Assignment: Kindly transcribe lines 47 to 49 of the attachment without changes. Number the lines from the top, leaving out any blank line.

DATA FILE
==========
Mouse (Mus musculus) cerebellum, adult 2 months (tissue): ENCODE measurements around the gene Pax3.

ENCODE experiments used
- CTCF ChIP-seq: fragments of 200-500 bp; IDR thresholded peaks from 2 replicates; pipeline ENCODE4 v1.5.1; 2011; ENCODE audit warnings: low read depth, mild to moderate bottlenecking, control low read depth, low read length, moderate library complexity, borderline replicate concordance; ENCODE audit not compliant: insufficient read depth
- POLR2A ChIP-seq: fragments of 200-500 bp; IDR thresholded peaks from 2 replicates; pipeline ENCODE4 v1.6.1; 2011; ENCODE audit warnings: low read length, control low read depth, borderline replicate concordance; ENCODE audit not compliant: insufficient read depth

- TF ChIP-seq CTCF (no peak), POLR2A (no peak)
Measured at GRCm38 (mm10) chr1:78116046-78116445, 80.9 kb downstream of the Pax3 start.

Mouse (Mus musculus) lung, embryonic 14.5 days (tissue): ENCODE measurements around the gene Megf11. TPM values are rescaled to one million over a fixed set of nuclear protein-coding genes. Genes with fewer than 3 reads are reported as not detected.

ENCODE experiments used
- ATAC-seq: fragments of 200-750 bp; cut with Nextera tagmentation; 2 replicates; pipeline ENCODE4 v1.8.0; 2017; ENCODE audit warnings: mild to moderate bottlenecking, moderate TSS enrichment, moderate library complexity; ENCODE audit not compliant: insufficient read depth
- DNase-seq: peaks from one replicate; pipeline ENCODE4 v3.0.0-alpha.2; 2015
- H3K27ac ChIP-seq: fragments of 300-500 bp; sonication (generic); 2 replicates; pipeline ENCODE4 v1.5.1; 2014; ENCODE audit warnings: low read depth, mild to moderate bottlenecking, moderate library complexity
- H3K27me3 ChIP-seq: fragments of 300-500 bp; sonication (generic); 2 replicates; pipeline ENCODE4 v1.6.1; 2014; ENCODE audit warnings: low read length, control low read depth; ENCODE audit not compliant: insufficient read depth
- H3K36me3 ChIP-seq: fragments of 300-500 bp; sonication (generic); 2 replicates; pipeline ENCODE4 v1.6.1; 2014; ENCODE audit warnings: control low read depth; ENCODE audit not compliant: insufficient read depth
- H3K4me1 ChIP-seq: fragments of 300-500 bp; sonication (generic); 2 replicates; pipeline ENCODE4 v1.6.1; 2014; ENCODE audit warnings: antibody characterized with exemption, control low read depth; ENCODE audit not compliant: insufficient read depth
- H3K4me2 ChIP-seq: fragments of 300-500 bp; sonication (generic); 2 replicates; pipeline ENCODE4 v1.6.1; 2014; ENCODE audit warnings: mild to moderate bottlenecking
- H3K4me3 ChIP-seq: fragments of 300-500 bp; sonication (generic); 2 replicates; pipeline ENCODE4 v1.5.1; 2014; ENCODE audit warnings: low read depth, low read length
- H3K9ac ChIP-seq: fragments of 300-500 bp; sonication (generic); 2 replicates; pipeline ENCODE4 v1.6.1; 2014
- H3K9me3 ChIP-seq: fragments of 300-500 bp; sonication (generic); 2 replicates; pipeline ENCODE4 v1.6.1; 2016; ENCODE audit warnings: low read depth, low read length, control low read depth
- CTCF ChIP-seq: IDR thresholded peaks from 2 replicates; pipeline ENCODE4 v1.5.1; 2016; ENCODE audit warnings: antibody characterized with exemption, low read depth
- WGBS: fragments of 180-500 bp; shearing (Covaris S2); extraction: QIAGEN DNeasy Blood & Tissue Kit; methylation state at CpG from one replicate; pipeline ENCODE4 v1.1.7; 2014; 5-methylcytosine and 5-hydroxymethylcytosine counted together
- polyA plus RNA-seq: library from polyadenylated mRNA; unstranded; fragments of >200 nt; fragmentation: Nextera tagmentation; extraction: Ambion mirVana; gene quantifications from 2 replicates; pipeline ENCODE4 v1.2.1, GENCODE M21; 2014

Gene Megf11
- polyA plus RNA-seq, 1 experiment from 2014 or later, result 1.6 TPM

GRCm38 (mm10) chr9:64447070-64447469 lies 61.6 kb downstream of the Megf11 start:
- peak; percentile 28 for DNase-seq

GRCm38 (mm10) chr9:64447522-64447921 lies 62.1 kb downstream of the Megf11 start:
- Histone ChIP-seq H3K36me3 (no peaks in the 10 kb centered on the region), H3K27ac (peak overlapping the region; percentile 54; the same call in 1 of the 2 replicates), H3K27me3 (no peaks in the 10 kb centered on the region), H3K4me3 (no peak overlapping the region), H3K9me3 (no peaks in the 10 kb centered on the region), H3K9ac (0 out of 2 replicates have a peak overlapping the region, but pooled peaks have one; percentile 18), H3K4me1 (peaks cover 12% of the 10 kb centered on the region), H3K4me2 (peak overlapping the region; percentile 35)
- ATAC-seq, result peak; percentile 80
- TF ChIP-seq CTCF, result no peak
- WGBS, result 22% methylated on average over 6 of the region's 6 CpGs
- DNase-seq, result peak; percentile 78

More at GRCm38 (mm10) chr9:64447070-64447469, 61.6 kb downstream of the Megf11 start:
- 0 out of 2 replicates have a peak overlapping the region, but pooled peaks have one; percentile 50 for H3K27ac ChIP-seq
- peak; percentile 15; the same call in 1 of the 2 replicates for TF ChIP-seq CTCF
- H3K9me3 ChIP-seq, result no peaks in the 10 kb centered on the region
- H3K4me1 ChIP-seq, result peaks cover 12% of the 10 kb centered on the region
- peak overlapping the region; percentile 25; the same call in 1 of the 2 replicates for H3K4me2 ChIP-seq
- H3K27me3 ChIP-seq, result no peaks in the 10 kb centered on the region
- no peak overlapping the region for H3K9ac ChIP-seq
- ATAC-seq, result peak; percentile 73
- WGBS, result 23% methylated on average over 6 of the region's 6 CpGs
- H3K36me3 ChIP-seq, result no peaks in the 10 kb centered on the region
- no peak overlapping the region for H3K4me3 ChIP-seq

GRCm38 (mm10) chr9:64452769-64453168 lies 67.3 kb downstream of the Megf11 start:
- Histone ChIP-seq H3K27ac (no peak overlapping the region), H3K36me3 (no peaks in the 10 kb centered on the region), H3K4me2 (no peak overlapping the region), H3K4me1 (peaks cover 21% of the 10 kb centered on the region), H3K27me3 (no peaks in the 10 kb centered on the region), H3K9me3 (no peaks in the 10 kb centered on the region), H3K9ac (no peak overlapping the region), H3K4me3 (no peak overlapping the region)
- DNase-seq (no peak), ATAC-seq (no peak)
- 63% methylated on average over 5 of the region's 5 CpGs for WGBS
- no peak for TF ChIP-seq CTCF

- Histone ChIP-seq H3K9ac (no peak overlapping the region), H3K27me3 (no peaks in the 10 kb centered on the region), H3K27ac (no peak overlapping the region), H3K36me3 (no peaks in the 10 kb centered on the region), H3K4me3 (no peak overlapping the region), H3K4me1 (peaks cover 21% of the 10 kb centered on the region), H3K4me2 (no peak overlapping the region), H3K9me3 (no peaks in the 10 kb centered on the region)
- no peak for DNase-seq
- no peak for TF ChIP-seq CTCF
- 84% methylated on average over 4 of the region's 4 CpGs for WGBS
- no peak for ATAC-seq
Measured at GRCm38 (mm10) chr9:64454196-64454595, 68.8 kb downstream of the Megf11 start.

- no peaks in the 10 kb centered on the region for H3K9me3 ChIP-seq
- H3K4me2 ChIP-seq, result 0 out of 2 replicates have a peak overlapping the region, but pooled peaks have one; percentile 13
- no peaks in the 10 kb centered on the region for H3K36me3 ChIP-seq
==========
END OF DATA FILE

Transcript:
- 63% methylated on average over 5 of the region's 5 CpGs for WGBS
- no peak for TF ChIP-seq CTCF

- Histone ChIP-seq H3K9ac (no peak overlapping the region), H3K27me3 (no peaks in the 10 kb centered on the region), H3K27ac (no peak overlapping the region), H3K36me3 (no peaks in the 10 kb centered on the region), H3K4me3 (no peak overlapping the region), H3K4me1 (peaks cover 21% of the 10 kb centered on the region), H3K4me2 (no peak overlapping the region), H3K9me3 (no peaks in the 10 kb centered on the region)